While we require a view of the whole object before we can analyse its distinctive characteristics thus determining its object-hood, it is not our sense of sight alone that typically provides this information. The program’s accompanying soundscape affects the way in which we experience the cup of coffee. Ordinarily, we would attribute the sound of pouring liquid with the image that we are shown however the program does not provide us with this piece of aural information. Because this object is viewed on a television screen, we are alienated from the complete aesthetic experience, much like we are when we view traditional art objects in a gallery or a museum. Saito says that in those controlled environments we are “distanced from the object, both literally and metaphorically” (20). The “conventional agreements and institutional settings” (Saito 20) prevents us from being able to fully appreciate the objects on display; only our “privileged higher senses” (21) of sight and sound are permitted to participate in the experience. Consuming coffee, like many other experiences, is a “multi-sensory experience” (Saito 119). It incorporates our sense of smell as the aroma from the ground beans fills the air; our hands are warmed from the touch of the cup; depending on our location we may hear certain sounds which we attribute to the coffee-drinking routine—a busy café or the white noise of suburbia; we may sweeten the bitterness of the bean according to our preference of taste. Saito tells how these “elements come together to give expression to a unified quality, atmosphere, or ambience” (124). When these elements share congruity, Saito says we may have a “very satisfying experience” (120).
The way we experience everyday objects can have consequences. We impose a “moral-aesthetic judgment” (Saito 208) upon the coffee cup when we hold it and praise the vessel’s consideration for the way it insulates heat, preventing our skin from blistering at the touch. But this anthropomorphising of the object is incorrect, Saito reminds us that “attributing moral qualities to artefacts commits a category mistake, because, […], only moral agents are capable” (209) of possessing such qualities. It is the designer who has “concern” (Norman qtd. in Saito 207) for the end user of the object.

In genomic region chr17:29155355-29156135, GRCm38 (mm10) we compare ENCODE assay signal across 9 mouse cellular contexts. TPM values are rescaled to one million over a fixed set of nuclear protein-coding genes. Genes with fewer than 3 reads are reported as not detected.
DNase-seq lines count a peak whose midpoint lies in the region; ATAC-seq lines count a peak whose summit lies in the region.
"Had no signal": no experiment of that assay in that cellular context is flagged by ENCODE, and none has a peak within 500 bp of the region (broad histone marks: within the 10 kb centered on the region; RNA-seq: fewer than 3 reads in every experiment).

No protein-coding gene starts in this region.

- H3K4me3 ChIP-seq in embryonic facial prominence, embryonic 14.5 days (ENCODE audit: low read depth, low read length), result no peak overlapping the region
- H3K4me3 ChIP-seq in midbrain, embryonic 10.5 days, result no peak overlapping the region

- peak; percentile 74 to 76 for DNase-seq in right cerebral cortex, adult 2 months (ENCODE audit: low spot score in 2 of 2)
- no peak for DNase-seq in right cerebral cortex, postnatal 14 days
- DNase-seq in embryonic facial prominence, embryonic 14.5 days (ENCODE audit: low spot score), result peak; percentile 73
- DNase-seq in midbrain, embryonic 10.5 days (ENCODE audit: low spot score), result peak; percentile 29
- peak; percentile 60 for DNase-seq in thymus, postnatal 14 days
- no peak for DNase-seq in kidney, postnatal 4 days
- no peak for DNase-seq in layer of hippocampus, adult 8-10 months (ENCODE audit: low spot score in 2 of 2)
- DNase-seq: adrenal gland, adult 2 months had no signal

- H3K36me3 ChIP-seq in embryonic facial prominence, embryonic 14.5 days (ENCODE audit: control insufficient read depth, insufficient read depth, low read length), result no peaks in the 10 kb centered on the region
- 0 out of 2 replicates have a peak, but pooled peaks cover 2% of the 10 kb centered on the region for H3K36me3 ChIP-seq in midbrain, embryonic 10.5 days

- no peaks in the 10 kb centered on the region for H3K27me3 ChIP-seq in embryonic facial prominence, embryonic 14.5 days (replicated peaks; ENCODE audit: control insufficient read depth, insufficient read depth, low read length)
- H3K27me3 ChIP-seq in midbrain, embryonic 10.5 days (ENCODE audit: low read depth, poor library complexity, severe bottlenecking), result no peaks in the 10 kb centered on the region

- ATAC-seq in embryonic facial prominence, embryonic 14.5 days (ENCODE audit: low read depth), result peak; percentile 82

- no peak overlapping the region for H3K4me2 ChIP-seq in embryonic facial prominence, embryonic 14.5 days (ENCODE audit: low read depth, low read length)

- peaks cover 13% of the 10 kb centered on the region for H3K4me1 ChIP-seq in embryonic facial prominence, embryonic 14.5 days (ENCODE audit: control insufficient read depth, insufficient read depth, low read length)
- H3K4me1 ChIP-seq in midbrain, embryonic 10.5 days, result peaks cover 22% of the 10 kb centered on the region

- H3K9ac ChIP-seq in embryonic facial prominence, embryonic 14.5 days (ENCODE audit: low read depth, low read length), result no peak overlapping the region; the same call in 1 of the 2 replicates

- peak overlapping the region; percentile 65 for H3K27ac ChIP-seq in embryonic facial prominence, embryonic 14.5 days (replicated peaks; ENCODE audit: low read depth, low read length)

Miller explains how our ethical and moral considerations affect how we purchase goods. We may also condemn or praise a product because of its ecological implications regarding its raw materials, manufacturing process, transporting process, packaging, and its afterlife. We may seek out “fair-trade” (87) goods, such as coffee beans, in an attempt to show “concern for the health and welfare of the planet” (87). These products are usually more expensive than their generic counterparts and, as the main concern we have that guides our decisions when purchasing goods, according to Miller, is “thrift” (88), this creates tension between what we think we should do and what we actually do. If we save money on goods we can spend it on our first priority: “one’s own family” (Miller 88). Saito also discusses how our “commonly held aesthetic value[s] conflicts with ecological values” (65). The company that produces the generic brand of coffee may treat their workers poorly; the cup in which the coffee is poured may not be constructed of recyclable material. These judgments may sway us to purchase a different product.
By examining this moment from Hannibal I have demonstrated how the way in which an object is presented to us has great influence on how we interact with the object. When presented with the physical object we experience it with all of our senses. When shown a representation of the object, as an image on television for example, we are only able to use our so-called higher senses to perceive the object. Everyday objects become ubiquitous and ordinary; they become part of our everyday routine and are often overlooked. However, these ordinary aesthetic experiences are just as important as those that are extraordinary. Although coffee has become part of our everyday, it can still appear strange and unfamiliar if we are not given the whole experience at once. Our moral and ethical concerns are echoed in how we consume goods but there is clearly a tension between these two forces. By pondering these implications it is clear that our aesthetic experiences with everyday objects have a great impact on our day to day lives.
Dewey, John. “Art as Experience.” Aesthetics: A Comprehensive Anthology. By Steven M. Cahn and Aaron Meskin. Malden, MA: Blackwell Pub., 2008. 296-316. Print.
Felski, Rita. “The invention of everyday life.” new formations 39 (1999): 13-31. Pdf.
Miller, Daniel. “Why Denim?” Consumption and Its Consequences. Hoboken: Wiley, 2013. 90-107. Ebook Library. 24 Aug. 2014.
Miller, Daniel. “Why We Shop.” Consumption and Its Consequences. Hoboken: Wiley, 2013. 65-89. Ebook Library. 24 Aug. 2014.
Saito, Yuriko. Everyday Aesthetics. Oxford University Press, 2007-12-01. Oxford Scholarship Online. 2008-01-01. Date Accessed 22 Aug. 2014